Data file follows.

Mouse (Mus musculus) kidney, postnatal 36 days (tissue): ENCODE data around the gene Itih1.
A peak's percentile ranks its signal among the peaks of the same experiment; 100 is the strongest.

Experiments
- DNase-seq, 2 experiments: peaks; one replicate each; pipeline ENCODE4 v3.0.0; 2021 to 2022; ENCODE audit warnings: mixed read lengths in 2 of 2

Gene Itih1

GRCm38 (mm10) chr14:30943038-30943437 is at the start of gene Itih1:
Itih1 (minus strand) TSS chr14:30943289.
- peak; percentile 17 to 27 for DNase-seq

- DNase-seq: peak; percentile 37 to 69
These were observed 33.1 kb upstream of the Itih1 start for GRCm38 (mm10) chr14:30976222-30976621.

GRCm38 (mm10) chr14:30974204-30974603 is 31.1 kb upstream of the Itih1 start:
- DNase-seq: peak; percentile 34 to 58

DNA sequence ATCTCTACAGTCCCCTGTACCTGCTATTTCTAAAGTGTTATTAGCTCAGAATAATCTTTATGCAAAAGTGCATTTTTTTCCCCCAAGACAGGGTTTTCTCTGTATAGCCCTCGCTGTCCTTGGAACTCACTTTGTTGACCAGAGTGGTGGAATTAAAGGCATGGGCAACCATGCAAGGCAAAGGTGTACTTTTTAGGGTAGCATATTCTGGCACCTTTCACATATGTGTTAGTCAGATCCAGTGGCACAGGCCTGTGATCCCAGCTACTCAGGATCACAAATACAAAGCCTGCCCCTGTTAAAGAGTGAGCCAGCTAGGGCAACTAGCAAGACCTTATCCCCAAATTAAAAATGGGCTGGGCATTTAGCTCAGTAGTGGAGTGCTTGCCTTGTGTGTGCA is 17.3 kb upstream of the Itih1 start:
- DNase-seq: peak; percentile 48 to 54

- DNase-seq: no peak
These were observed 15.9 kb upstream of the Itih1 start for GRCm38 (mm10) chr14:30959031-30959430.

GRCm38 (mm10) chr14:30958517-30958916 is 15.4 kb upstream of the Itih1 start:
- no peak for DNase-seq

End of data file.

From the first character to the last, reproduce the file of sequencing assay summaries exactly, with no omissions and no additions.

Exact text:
Mouse (Mus musculus) kidney, postnatal 36 days (tissue): ENCODE data around the gene Itih1.
A peak's percentile ranks its signal among the peaks of the same experiment; 100 is the strongest.

Experiments
- DNase-seq, 2 experiments: peaks; one replicate each; pipeline ENCODE4 v3.0.0; 2021 to 2022; ENCODE audit warnings: mixed read lengths in 2 of 2

Gene Itih1

GRCm38 (mm10) chr14:30943038-30943437 is at the start of gene Itih1:
Itih1 (minus strand) TSS chr14:30943289.
- peak; percentile 17 to 27 for DNase-seq

- DNase-seq: peak; percentile 37 to 69
These were observed 33.1 kb upstream of the Itih1 start for GRCm38 (mm10) chr14:30976222-30976621.

GRCm38 (mm10) chr14:30974204-30974603 is 31.1 kb upstream of the Itih1 start:
- DNase-seq: peak; percentile 34 to 58

DNA sequence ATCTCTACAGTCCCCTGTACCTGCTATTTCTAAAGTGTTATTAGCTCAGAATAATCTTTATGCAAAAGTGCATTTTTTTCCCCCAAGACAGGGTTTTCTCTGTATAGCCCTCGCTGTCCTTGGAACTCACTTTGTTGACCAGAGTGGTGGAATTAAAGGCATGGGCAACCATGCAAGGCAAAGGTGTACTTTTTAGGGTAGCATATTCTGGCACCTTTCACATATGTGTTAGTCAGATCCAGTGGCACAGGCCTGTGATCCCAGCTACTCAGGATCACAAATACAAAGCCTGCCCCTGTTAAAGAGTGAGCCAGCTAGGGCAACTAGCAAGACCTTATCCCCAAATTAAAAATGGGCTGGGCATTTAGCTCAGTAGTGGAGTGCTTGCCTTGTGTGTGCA is 17.3 kb upstream of the Itih1 start:
- DNase-seq: peak; percentile 48 to 54

- DNase-seq: no peak
These were observed 15.9 kb upstream of the Itih1 start for GRCm38 (mm10) chr14:30959031-30959430.

GRCm38 (mm10) chr14:30958517-30958916 is 15.4 kb upstream of the Itih1 start:
- no peak for DNase-seq